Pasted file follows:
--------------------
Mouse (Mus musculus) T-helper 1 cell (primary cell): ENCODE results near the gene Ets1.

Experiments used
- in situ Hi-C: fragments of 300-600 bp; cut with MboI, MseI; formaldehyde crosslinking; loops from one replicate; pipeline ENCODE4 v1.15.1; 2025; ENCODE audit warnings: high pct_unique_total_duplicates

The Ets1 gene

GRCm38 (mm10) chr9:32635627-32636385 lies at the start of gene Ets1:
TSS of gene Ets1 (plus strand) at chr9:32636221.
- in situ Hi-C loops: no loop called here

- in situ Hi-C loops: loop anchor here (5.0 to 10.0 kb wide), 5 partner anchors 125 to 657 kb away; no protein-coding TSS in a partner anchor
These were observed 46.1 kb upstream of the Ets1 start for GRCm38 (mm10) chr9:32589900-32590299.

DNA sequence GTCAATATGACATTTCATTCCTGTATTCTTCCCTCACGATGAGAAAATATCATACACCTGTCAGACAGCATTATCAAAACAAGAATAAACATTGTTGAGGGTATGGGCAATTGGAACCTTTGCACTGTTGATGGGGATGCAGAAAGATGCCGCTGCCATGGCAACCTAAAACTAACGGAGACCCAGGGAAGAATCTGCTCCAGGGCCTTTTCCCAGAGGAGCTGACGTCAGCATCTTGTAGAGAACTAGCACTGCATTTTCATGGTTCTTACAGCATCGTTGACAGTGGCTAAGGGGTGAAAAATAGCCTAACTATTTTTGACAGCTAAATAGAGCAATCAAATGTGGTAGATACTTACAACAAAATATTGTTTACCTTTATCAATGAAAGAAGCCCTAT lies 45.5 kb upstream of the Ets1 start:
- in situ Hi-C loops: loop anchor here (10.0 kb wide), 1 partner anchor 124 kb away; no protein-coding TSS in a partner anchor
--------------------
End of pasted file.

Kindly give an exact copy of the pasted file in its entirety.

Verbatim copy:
Mouse (Mus musculus) T-helper 1 cell (primary cell): ENCODE results near the gene Ets1.

Experiments used
- in situ Hi-C: fragments of 300-600 bp; cut with MboI, MseI; formaldehyde crosslinking; loops from one replicate; pipeline ENCODE4 v1.15.1; 2025; ENCODE audit warnings: high pct_unique_total_duplicates

The Ets1 gene

GRCm38 (mm10) chr9:32635627-32636385 lies at the start of gene Ets1:
TSS of gene Ets1 (plus strand) at chr9:32636221.
- in situ Hi-C loops: no loop called here

- in situ Hi-C loops: loop anchor here (5.0 to 10.0 kb wide), 5 partner anchors 125 to 657 kb away; no protein-coding TSS in a partner anchor
These were observed 46.1 kb upstream of the Ets1 start for GRCm38 (mm10) chr9:32589900-32590299.

DNA sequence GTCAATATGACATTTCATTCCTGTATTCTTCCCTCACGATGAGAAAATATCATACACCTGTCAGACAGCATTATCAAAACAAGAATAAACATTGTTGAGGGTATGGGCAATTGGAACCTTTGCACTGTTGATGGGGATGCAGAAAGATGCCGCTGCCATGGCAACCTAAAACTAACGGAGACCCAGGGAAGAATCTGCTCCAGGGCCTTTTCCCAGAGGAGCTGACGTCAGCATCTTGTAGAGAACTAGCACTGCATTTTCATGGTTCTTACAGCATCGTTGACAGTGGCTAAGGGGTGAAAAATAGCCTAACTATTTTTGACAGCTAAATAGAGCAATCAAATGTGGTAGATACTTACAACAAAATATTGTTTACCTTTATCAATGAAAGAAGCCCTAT lies 45.5 kb upstream of the Ets1 start:
- in situ Hi-C loops: loop anchor here (10.0 kb wide), 1 partner anchor 124 kb away; no protein-coding TSS in a partner anchor